This was my first experience. I found it quite easy. A big powerful boat with a straight keel allows one plenty of time, and one must only think of each job as it comes along, with, of course, a keen eye for anything that may turn up or go wrong. Fortunately the day was fine, the breeze fairly steady and the tide just on the turn ; and there were no craft in the way.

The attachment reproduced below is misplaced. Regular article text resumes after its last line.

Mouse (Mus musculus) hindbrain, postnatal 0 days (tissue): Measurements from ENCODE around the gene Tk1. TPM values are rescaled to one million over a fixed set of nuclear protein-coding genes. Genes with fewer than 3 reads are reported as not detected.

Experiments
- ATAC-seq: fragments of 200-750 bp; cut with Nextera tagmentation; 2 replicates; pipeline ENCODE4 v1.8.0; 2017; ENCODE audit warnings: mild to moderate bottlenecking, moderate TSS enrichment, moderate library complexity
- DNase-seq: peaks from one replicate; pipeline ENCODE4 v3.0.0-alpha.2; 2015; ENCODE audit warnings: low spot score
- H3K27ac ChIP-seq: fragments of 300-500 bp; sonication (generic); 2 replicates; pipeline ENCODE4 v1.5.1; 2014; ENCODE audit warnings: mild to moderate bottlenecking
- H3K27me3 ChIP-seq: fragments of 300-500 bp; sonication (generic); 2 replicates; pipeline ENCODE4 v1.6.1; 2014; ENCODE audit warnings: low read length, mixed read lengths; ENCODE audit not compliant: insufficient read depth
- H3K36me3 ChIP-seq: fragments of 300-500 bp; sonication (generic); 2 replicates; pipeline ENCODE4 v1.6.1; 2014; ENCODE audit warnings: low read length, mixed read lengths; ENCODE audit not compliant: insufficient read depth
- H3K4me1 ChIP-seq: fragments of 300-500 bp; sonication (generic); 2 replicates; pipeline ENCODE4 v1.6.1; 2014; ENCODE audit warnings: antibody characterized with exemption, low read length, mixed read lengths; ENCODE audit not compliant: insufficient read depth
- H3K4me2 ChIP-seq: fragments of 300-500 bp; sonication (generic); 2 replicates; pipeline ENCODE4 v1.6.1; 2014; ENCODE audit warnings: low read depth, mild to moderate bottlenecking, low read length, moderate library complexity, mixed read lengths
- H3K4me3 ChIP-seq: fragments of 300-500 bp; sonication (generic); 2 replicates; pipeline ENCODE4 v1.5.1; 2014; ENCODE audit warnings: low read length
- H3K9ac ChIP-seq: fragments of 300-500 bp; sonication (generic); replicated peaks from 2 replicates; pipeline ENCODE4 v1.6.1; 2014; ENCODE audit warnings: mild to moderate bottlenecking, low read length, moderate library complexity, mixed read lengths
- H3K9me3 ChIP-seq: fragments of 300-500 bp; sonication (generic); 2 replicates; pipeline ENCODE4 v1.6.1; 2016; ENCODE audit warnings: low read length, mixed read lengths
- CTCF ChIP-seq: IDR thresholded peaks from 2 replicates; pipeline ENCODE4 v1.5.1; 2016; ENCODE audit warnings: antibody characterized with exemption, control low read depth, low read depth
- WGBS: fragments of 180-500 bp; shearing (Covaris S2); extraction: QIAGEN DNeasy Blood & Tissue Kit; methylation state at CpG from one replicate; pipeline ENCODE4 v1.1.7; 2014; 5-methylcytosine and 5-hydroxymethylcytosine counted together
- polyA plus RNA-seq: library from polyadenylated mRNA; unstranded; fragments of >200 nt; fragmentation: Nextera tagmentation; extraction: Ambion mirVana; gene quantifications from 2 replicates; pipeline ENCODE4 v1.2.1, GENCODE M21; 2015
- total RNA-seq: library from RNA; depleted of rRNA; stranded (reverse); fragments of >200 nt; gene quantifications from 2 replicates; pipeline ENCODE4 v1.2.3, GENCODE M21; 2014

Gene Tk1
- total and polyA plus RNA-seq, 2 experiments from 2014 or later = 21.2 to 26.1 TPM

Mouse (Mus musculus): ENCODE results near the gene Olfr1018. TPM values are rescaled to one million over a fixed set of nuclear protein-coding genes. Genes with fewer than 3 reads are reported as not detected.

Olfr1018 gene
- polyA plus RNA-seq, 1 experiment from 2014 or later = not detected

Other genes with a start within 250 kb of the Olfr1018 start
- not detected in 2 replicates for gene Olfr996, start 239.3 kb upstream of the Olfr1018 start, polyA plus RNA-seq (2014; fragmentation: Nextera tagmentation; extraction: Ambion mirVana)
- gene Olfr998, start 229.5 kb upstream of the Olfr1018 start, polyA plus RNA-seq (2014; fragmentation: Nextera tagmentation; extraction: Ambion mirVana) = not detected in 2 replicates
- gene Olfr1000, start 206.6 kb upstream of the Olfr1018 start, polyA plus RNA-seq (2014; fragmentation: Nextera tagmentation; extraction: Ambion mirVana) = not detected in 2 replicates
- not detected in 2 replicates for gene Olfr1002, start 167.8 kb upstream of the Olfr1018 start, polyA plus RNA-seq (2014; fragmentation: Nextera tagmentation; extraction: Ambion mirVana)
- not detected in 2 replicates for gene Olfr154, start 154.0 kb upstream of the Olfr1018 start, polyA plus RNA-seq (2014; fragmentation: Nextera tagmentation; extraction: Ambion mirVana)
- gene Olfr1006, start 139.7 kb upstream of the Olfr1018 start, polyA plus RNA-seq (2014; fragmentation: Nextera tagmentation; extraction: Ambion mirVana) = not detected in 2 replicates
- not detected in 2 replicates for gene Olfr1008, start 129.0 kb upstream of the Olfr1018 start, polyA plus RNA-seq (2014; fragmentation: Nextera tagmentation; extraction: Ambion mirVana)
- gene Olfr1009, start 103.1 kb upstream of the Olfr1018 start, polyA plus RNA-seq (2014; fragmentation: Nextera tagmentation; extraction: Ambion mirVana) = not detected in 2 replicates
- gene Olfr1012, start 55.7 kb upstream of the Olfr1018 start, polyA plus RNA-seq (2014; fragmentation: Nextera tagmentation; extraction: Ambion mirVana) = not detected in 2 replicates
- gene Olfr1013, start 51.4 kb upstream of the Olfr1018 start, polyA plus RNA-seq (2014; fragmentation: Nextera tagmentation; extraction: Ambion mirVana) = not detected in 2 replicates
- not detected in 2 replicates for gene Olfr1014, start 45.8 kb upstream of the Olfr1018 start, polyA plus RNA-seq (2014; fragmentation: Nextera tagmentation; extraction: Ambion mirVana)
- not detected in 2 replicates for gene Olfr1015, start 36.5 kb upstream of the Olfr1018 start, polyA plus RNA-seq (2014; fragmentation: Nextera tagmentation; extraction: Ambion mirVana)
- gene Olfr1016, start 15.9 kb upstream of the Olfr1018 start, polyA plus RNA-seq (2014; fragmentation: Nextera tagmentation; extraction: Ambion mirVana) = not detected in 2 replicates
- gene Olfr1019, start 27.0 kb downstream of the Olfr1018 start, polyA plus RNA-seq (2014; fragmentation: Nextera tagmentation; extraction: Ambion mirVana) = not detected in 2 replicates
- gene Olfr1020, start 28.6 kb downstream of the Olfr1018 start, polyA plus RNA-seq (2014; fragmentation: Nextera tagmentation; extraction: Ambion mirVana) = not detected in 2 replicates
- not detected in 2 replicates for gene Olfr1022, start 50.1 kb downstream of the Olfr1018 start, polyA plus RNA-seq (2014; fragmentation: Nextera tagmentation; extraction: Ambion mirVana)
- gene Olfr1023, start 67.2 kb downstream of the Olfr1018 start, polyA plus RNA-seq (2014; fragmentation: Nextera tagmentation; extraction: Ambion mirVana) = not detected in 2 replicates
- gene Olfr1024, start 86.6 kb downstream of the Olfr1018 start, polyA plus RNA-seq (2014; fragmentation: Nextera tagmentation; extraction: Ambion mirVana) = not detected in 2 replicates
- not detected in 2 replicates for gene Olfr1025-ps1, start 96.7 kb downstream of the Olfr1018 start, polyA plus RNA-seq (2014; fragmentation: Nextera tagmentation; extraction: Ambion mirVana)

To handle a large boat it is obvious both wind and tide have carefully to be considered so as to judge how best to utilize your strength. I am always very careful to look ahead and economize my personal resources, but, of course, sometimes in spite of every care one is placed at a serious disadvantage. I am handling my present boat, Ailsa,' fourteen tons, generally quite alone, and she is above the average usually regarded as a single-hander by most men—Mr. Reynolds' boat Winnie,' for instance, being eleven tons, and always manned by two or three capable amateurs, if not more. I realize more than ever the need of carefully estimating the job before me, but I think I may say that to take a long (42 ft. over-all) fairly fast craft like Ailsa ' habitually (for I have no moor- ing, and there is no room to anchor where I berth) up the Hamble river in the height of the season, with a strong tide running in or out, and a good chance of the breeze drawing from quite a different direction just as one comes to the most critical part—to do this without a motor, and be obliged to carry on to the very last so as to have complete control, in order to avoid the number of large and small craft moored so close together as hardly to allow room to swing—does call for a fair amount of judg- ment, coolness, and even an element of audacity, expecially as I am in my " eighth decade," as one reviewer thought- fully observed. Of course, all this implies a good deal of work, but I have always held with the old monastic gag that laborare means any amount of orare. I regard this business as much more nerve-trying than anything I did in any of my other boats, yet it is patent that it can be done ; for during the summer I am out and in of the Ramble every week and even many days in the week. Although in actual terms the weights may not appear so great as in ' Lady Harvey' and Zayda,' yet as there is no purchase on the peak halyards the strain is not very different ; but after my experiences with the previous boats (yawls) I have always adopted ketches as the easiest and handiest rig. Now, just one other example, since apparently it is the size and weight of ' Lady Harvey ' and Zayda ' that seem to stagger people somewhat. I will take Zayda,' for she really was a terror, and I always regarded her much as if she were a tame tiger. I was lying in Dartmouth, living alone on board. It was November— some big gales had been making things lively. About ten weeks before I had nearly lost a leg owing to a tugboat fouling my warp which hitched round my right leg. It was supposed to be healed after seven weeks ashore. The friends who came down Channel with me had left. Being tired of the berth, close to the coal hulks, where I was lying, I thought I would try Torquay.